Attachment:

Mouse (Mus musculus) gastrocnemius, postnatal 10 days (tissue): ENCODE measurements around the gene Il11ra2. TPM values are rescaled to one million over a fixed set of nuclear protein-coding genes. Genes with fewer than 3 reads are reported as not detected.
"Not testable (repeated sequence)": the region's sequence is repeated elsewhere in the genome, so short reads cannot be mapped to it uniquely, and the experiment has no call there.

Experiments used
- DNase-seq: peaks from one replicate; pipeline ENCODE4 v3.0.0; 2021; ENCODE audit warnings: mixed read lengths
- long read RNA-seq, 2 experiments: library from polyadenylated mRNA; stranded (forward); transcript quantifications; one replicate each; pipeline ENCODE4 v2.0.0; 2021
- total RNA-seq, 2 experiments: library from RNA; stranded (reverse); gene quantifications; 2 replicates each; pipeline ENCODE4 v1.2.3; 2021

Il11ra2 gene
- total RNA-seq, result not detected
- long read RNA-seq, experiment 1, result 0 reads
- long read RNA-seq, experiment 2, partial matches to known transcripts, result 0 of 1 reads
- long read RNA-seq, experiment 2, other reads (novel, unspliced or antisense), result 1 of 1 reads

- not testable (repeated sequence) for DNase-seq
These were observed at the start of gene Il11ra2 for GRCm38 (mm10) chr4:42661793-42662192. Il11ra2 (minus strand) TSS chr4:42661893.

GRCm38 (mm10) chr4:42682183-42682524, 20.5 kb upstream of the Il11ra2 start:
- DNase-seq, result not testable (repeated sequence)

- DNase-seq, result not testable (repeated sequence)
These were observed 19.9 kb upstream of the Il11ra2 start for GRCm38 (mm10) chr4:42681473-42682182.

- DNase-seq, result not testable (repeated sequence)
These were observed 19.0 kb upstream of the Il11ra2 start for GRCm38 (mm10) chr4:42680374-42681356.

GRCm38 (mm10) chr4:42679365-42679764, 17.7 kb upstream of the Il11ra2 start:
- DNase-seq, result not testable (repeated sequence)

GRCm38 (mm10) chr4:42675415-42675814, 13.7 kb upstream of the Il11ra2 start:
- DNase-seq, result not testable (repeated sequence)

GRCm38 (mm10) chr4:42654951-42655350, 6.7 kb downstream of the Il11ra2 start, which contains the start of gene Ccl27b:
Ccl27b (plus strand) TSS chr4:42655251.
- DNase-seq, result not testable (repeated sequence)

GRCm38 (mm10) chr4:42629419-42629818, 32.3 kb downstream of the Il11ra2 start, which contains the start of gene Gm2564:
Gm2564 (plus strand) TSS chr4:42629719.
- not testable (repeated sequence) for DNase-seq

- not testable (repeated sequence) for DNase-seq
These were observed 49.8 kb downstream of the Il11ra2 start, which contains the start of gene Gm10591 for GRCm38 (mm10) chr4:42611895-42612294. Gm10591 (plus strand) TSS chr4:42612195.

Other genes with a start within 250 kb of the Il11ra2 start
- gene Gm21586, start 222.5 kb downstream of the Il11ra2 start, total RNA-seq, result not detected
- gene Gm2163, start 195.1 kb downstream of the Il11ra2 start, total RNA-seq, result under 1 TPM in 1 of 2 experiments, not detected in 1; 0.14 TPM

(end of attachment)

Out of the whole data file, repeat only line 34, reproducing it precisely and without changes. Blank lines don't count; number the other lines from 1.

- gene Gm2163, start 195.1 kb downstream of the Il11ra2 start, total RNA-seq, result under 1 TPM in 1 of 2 experiments, not detected in 1; 0.14 TPM